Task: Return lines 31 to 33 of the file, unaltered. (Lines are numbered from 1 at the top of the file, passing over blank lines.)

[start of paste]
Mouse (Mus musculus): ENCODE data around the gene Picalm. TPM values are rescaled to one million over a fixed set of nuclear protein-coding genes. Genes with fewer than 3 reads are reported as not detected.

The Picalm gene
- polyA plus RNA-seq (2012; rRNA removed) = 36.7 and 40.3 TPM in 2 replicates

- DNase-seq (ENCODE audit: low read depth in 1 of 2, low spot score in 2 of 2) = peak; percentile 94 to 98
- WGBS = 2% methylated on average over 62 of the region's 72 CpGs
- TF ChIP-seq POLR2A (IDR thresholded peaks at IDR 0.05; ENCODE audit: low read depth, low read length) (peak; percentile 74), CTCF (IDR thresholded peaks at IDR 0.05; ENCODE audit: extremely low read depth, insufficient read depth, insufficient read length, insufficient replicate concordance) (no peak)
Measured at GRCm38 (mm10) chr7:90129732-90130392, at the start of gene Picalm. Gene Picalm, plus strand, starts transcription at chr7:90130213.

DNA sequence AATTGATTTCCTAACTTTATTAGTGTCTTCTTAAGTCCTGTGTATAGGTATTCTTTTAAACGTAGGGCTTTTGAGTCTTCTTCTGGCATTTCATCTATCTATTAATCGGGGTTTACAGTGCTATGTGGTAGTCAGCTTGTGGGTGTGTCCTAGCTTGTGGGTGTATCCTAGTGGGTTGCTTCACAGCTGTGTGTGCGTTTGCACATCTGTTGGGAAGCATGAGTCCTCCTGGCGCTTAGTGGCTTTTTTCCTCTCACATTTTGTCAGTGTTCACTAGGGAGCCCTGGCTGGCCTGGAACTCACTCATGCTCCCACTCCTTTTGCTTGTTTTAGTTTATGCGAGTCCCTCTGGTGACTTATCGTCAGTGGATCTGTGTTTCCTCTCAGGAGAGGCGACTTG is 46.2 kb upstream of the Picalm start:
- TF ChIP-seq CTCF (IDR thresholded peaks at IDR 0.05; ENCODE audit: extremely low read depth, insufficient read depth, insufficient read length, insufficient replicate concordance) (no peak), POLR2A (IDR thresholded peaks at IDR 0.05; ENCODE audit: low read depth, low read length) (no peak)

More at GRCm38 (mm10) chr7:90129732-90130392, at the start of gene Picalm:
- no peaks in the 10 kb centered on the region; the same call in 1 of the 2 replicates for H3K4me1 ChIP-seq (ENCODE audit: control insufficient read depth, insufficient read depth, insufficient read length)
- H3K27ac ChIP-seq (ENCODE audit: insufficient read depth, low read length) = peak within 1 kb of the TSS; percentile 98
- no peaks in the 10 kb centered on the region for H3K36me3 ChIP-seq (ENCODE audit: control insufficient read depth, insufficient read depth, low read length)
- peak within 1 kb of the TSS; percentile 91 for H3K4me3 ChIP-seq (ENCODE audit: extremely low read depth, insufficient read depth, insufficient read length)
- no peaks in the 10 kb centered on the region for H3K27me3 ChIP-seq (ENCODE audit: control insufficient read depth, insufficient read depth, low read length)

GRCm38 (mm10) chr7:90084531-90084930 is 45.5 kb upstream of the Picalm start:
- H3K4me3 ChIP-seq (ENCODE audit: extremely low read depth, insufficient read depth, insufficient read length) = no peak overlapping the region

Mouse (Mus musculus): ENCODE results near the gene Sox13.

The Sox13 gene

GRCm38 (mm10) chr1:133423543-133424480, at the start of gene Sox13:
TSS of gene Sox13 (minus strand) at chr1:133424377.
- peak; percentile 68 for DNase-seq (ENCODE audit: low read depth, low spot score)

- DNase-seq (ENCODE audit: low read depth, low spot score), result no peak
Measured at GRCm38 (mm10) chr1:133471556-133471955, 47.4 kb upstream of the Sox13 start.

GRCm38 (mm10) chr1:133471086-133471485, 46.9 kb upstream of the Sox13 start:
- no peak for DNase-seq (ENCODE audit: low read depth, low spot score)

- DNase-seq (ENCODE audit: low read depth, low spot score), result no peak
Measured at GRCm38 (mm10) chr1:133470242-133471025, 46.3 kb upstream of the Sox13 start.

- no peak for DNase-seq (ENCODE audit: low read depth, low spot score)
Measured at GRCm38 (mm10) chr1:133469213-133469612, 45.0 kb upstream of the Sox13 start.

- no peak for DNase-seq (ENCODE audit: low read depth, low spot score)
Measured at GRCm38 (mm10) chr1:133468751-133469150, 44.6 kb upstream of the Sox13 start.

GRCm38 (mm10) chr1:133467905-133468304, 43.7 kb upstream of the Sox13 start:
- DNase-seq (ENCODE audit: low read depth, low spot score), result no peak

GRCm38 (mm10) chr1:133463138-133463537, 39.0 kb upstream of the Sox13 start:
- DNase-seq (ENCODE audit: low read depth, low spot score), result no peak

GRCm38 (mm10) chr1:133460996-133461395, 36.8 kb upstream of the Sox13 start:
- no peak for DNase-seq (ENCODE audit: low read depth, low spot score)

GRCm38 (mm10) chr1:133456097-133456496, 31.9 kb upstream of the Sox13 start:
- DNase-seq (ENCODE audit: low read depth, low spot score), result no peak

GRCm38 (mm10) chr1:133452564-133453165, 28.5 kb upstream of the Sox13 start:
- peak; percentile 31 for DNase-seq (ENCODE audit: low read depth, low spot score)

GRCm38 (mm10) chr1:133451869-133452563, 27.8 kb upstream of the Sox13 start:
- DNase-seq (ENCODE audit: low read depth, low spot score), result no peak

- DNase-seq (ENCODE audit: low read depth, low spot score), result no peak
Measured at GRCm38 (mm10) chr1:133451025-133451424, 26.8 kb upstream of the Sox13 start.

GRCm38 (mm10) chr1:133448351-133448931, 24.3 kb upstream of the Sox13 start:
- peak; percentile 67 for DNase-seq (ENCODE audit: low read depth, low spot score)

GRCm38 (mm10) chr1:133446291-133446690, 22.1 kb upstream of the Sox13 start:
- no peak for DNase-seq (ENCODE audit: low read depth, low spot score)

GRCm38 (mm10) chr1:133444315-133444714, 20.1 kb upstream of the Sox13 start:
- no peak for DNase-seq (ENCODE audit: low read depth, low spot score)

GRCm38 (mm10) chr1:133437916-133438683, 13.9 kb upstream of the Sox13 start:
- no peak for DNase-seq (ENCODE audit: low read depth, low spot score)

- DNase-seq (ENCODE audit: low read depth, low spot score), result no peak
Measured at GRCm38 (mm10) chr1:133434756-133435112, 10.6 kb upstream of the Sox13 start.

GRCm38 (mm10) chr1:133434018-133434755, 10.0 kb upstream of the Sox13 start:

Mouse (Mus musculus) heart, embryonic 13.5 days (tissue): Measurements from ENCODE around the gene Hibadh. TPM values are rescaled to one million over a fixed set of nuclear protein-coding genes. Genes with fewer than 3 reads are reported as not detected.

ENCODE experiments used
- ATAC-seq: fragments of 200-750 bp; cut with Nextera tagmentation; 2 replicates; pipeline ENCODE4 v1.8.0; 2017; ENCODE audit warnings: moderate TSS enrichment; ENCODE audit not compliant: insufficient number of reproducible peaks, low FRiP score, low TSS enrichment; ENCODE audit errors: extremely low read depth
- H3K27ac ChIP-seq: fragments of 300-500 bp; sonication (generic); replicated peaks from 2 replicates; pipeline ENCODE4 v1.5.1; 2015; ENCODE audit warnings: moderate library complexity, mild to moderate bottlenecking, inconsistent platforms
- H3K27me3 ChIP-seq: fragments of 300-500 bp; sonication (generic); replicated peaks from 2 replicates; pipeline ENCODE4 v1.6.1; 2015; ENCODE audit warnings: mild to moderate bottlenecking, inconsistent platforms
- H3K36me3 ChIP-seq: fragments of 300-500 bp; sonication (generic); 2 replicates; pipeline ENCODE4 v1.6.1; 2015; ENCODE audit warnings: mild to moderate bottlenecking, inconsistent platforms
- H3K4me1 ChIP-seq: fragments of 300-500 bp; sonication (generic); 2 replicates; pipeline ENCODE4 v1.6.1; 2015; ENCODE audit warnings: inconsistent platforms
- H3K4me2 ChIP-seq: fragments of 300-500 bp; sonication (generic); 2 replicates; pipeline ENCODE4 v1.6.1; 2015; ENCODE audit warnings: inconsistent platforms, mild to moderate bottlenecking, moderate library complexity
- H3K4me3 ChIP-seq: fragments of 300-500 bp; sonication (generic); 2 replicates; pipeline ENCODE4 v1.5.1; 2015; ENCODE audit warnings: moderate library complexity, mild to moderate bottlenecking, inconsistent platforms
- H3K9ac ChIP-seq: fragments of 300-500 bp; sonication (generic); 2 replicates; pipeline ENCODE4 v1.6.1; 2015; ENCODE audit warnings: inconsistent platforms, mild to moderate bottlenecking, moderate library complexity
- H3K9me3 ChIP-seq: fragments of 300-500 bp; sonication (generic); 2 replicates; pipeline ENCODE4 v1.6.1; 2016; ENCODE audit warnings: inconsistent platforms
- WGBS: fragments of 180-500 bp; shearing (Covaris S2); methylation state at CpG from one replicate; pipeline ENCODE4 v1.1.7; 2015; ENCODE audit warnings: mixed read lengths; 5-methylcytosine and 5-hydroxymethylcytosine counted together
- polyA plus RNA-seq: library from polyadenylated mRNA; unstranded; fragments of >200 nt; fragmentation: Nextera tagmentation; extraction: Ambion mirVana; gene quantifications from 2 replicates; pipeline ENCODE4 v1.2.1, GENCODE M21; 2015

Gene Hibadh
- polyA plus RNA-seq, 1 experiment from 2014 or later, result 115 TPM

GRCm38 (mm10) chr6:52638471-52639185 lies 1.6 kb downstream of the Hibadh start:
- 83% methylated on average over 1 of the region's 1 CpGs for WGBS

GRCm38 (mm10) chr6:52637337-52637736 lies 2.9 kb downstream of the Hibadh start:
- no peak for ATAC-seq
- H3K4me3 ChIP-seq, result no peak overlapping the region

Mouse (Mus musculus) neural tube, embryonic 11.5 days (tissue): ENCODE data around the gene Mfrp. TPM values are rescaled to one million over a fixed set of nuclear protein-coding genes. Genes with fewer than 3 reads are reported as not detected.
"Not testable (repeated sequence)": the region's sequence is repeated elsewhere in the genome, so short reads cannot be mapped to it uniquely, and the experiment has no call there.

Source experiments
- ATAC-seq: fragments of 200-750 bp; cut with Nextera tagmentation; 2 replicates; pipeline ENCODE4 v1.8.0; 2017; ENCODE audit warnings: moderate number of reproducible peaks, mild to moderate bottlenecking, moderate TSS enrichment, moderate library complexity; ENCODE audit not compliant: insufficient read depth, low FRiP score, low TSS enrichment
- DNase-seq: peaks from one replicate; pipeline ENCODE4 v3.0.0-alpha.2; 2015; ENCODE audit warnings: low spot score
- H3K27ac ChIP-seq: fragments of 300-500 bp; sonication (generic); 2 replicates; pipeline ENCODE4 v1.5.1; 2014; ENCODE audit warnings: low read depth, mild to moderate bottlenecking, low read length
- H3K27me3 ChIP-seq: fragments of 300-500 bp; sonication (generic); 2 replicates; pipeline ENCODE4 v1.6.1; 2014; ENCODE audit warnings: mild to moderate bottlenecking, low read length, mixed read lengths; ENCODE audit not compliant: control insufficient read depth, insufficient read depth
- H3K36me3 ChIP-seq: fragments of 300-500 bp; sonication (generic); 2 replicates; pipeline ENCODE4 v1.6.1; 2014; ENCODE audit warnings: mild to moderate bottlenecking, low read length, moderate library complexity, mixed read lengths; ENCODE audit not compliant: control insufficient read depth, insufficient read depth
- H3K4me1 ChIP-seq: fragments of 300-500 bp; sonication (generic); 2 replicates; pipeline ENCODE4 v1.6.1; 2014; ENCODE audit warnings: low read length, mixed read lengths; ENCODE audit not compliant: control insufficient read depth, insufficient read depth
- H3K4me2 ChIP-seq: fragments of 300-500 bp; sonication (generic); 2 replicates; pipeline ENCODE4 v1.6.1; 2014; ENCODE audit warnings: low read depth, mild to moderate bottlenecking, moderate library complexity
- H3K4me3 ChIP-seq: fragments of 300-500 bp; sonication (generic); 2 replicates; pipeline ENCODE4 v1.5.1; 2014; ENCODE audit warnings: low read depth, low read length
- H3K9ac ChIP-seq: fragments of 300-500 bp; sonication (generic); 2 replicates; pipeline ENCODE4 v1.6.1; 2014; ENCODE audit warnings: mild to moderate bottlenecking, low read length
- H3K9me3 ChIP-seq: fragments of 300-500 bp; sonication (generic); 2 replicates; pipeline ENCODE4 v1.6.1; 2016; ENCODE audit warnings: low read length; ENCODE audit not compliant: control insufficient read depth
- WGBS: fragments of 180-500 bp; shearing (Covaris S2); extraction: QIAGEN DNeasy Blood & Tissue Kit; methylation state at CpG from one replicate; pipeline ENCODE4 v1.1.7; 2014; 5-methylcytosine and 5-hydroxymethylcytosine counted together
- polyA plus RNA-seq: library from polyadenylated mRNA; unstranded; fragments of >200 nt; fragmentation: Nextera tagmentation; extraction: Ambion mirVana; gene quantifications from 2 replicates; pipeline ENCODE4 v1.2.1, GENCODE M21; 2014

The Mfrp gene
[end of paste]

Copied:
- no peak for DNase-seq (ENCODE audit: low read depth, low spot score)
Measured at GRCm38 (mm10) chr1:133468751-133469150, 44.6 kb upstream of the Sox13 start.

GRCm38 (mm10) chr1:133467905-133468304, 43.7 kb upstream of the Sox13 start: